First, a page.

Why did you move on and make “Second Nature” instead of releasing “Mother”?

Wolfe: It was quite heavy, and also required a lot more of the listener. It just felt cerebral… and beautiful.  I’m so proud of those songs and those recordings, and it will see the light of day, but it felt like asking a lot of people off the heels of [the pandemic] — and not even off the heels; I mean, we’re not even totally out of this thing — but coming out of something that has been really intense for everyone, in similar and different ways. So this [“Second Nature”] felt like something we needed. We’re still talking about intense things, but in a way that makes it easier to cope with, so maybe we can get out of it a little bit lighter.

You’ve done a couple of wonderful videos for the first two singles. The one that’s set in an indoor swap meet out in the San Gabriel Valley, “Heartbursts,” looks like it could have been fun to shoot.

Wolfe: I grew up going to the swap meet because it’s my dad’s business. My first jobs were there. In coming up with the concept for this video, we had a pretty small budget. The idea was finding people in their everyday lives who break out into their joy, whether they’re in a difficult place or they’re in a really magical place of first love, whatever the circumstances. The original idea was, oh, there’d be a family in a supermarket, somebody at the nail salon, somebody at the barber shop, all these different places. But to get permits for all those different places is just wildly expensive. It was like, “Wait a minute: We can do all of this under one roof, at the swap meet.” And all of the vendors were really excited about it; it brightened everybody’s day and was the easiest, most joyful video-making experience we’d ever experienced. The feeling that we wanted people to get from the video is what we experienced the entire time while shooting it — it was magical.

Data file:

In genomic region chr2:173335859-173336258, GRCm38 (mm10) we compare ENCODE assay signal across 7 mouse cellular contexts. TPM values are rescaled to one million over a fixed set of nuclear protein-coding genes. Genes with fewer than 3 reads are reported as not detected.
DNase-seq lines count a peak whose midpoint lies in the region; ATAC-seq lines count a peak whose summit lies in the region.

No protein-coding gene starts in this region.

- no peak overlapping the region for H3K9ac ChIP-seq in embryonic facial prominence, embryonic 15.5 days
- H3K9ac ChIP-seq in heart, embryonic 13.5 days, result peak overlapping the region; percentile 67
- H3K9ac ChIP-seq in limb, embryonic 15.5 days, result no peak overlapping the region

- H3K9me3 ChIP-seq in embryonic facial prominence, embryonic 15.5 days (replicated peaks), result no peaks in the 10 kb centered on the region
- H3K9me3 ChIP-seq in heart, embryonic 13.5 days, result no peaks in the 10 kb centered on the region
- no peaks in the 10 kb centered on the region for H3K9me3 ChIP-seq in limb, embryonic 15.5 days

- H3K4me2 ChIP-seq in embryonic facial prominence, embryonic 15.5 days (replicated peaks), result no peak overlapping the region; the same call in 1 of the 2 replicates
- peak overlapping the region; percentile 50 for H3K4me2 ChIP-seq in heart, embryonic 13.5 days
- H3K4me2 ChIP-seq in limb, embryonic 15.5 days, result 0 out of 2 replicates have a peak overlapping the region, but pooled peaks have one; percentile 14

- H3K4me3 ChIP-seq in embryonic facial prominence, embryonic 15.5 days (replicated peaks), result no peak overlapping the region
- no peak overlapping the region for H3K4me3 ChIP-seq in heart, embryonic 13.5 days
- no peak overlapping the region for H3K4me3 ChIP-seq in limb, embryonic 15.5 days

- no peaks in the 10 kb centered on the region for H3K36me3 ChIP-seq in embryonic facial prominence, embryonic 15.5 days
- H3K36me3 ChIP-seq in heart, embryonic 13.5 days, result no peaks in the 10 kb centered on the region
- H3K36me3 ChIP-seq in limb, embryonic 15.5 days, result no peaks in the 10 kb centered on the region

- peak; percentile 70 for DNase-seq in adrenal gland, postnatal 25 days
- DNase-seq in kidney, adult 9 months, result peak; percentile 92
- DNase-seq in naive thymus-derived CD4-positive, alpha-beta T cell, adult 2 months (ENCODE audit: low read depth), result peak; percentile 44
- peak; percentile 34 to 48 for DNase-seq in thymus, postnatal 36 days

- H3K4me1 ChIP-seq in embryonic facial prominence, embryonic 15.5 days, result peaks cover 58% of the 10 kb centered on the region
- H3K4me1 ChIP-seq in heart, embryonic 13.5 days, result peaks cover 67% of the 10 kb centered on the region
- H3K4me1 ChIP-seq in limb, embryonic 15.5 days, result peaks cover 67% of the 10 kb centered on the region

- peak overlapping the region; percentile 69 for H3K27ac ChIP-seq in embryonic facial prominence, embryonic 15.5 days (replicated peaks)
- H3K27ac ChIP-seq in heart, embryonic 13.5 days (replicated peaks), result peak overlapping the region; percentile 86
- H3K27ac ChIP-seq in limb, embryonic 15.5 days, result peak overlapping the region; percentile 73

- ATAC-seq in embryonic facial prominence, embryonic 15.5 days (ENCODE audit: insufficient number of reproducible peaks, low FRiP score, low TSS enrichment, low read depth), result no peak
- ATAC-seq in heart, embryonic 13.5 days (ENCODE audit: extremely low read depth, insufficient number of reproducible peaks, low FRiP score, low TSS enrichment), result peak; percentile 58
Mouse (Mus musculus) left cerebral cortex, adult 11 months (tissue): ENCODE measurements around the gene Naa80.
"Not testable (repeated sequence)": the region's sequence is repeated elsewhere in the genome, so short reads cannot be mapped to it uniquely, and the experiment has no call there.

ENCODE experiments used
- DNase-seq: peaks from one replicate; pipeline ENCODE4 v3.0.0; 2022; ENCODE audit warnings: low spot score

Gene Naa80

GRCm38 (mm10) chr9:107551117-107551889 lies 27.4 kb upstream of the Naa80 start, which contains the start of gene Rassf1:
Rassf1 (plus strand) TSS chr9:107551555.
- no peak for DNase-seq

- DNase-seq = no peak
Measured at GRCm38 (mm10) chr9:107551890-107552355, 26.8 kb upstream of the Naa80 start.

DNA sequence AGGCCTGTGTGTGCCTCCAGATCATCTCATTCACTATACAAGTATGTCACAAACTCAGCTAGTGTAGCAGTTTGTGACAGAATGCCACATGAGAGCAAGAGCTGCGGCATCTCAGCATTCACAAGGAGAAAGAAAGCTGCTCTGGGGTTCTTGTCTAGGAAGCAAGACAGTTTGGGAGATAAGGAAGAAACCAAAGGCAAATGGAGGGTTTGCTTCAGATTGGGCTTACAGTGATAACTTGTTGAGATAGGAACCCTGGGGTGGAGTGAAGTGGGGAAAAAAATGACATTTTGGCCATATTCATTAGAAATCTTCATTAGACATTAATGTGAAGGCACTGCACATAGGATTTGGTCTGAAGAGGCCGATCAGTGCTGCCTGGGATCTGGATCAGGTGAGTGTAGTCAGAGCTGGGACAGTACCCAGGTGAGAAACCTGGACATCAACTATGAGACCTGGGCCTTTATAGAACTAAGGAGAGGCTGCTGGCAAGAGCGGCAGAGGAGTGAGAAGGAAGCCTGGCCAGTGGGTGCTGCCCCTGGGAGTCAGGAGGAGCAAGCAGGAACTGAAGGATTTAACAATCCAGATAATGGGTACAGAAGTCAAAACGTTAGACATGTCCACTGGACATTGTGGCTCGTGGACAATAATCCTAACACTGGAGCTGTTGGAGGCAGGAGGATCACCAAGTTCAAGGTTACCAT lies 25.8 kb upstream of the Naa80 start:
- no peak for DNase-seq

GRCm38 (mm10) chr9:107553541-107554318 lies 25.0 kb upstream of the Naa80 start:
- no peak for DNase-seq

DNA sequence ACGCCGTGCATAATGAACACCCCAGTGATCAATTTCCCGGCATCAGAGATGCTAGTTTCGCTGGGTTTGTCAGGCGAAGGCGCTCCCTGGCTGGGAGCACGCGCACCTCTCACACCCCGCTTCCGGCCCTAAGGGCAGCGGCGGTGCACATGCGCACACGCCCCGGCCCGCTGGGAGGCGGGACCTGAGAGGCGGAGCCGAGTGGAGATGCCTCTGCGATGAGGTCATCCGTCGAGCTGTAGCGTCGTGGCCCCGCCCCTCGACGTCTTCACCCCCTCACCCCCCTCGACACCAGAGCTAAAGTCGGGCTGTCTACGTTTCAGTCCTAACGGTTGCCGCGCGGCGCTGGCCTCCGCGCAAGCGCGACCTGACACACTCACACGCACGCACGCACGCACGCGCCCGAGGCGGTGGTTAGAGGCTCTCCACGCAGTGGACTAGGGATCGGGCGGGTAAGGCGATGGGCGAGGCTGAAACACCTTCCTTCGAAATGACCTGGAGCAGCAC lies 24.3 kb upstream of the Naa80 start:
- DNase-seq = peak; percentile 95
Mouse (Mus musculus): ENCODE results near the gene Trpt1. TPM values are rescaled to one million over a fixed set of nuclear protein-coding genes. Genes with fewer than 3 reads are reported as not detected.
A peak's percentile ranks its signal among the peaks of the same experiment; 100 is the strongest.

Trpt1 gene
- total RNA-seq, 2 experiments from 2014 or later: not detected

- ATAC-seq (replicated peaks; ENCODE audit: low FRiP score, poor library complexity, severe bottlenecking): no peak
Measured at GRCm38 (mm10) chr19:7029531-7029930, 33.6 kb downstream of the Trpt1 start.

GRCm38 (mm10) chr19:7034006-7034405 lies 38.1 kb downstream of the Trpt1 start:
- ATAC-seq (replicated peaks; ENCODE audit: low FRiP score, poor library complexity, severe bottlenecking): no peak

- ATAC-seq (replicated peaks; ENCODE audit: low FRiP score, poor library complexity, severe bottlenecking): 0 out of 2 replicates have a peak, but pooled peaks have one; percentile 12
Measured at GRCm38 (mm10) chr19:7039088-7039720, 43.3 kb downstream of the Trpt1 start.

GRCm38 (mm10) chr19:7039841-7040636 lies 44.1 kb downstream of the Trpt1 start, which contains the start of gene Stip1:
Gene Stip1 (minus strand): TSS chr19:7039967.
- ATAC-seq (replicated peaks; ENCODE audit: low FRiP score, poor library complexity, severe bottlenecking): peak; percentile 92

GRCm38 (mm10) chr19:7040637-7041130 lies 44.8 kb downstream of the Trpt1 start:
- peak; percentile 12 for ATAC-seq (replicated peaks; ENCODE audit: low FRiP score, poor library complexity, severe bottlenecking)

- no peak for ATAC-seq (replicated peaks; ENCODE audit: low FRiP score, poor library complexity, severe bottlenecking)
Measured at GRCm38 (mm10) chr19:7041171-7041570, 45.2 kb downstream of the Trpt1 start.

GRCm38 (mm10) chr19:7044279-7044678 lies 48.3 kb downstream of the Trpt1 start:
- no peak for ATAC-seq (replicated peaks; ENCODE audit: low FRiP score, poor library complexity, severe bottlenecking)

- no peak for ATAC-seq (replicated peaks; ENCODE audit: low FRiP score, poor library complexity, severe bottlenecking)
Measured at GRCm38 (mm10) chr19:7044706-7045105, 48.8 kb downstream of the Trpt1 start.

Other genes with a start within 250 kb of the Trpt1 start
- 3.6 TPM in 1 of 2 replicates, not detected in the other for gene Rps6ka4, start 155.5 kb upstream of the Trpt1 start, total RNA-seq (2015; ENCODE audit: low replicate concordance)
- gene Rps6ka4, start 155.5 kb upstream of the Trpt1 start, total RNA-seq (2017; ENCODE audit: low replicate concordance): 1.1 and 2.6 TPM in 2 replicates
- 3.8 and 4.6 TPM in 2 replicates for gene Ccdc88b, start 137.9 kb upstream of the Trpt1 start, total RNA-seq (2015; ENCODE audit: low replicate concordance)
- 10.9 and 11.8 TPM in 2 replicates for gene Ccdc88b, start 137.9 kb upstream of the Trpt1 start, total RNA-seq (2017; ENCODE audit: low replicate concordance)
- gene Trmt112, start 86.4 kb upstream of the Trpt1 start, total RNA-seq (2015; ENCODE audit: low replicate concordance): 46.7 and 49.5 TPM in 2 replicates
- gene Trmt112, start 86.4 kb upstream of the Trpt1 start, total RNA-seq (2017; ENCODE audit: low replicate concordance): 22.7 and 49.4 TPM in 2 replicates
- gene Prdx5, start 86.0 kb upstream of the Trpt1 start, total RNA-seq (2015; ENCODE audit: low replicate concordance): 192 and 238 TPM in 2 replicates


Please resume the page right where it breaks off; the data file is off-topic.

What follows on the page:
“Dance Around it” has background vocals by Brandi and Sheryl Crow, whom you’ve done a lot of things with, and written at her house…